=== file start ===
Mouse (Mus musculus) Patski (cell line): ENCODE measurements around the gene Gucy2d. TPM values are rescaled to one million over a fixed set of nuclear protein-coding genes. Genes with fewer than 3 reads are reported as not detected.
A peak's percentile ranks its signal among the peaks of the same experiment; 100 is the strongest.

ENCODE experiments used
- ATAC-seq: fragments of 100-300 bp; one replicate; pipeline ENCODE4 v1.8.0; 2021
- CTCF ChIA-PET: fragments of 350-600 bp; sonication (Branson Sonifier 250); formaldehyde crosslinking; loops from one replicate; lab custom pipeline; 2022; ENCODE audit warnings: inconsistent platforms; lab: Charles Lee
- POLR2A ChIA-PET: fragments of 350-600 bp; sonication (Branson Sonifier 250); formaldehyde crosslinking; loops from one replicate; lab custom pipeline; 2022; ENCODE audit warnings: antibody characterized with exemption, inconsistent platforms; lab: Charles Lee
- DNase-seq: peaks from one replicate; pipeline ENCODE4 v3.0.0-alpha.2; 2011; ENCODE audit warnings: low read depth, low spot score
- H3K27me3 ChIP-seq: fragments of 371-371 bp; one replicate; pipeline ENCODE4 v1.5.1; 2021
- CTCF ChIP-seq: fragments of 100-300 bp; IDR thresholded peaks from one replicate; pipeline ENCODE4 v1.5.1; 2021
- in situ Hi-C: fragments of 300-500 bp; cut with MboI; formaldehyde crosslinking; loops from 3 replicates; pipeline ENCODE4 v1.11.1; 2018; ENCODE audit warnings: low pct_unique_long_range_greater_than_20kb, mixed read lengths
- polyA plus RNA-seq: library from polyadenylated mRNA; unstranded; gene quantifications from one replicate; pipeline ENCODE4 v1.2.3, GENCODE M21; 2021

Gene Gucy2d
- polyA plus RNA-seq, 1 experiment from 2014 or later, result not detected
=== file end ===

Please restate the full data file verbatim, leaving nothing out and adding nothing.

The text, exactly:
Mouse (Mus musculus) Patski (cell line): ENCODE measurements around the gene Gucy2d. TPM values are rescaled to one million over a fixed set of nuclear protein-coding genes. Genes with fewer than 3 reads are reported as not detected.
A peak's percentile ranks its signal among the peaks of the same experiment; 100 is the strongest.

ENCODE experiments used
- ATAC-seq: fragments of 100-300 bp; one replicate; pipeline ENCODE4 v1.8.0; 2021
- CTCF ChIA-PET: fragments of 350-600 bp; sonication (Branson Sonifier 250); formaldehyde crosslinking; loops from one replicate; lab custom pipeline; 2022; ENCODE audit warnings: inconsistent platforms; lab: Charles Lee
- POLR2A ChIA-PET: fragments of 350-600 bp; sonication (Branson Sonifier 250); formaldehyde crosslinking; loops from one replicate; lab custom pipeline; 2022; ENCODE audit warnings: antibody characterized with exemption, inconsistent platforms; lab: Charles Lee
- DNase-seq: peaks from one replicate; pipeline ENCODE4 v3.0.0-alpha.2; 2011; ENCODE audit warnings: low read depth, low spot score
- H3K27me3 ChIP-seq: fragments of 371-371 bp; one replicate; pipeline ENCODE4 v1.5.1; 2021
- CTCF ChIP-seq: fragments of 100-300 bp; IDR thresholded peaks from one replicate; pipeline ENCODE4 v1.5.1; 2021
- in situ Hi-C: fragments of 300-500 bp; cut with MboI; formaldehyde crosslinking; loops from 3 replicates; pipeline ENCODE4 v1.11.1; 2018; ENCODE audit warnings: low pct_unique_long_range_greater_than_20kb, mixed read lengths
- polyA plus RNA-seq: library from polyadenylated mRNA; unstranded; gene quantifications from one replicate; pipeline ENCODE4 v1.2.3, GENCODE M21; 2021

Gene Gucy2d
- polyA plus RNA-seq, 1 experiment from 2014 or later, result not detected